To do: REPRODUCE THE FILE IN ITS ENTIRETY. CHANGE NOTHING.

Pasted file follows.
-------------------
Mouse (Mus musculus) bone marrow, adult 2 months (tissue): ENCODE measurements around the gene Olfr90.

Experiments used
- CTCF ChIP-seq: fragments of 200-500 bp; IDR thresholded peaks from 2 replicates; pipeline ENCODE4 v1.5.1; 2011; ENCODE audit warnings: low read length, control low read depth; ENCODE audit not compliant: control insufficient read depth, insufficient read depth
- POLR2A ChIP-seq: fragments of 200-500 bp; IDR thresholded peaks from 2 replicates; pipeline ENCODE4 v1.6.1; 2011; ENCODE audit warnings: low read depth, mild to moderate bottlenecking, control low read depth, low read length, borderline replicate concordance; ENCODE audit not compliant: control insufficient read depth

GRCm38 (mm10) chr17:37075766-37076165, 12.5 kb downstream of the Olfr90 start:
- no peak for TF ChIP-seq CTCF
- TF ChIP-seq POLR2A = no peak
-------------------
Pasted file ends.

Mouse (Mus musculus) bone marrow, adult 2 months (tissue): ENCODE measurements around the gene Olfr90.

Experiments used
- CTCF ChIP-seq: fragments of 200-500 bp; IDR thresholded peaks from 2 replicates; pipeline ENCODE4 v1.5.1; 2011; ENCODE audit warnings: low read length, control low read depth; ENCODE audit not compliant: control insufficient read depth, insufficient read depth
- POLR2A ChIP-seq: fragments of 200-500 bp; IDR thresholded peaks from 2 replicates; pipeline ENCODE4 v1.6.1; 2011; ENCODE audit warnings: low read depth, mild to moderate bottlenecking, control low read depth, low read length, borderline replicate concordance; ENCODE audit not compliant: control insufficient read depth

GRCm38 (mm10) chr17:37075766-37076165, 12.5 kb downstream of the Olfr90 start:
- no peak for TF ChIP-seq CTCF
- TF ChIP-seq POLR2A = no peak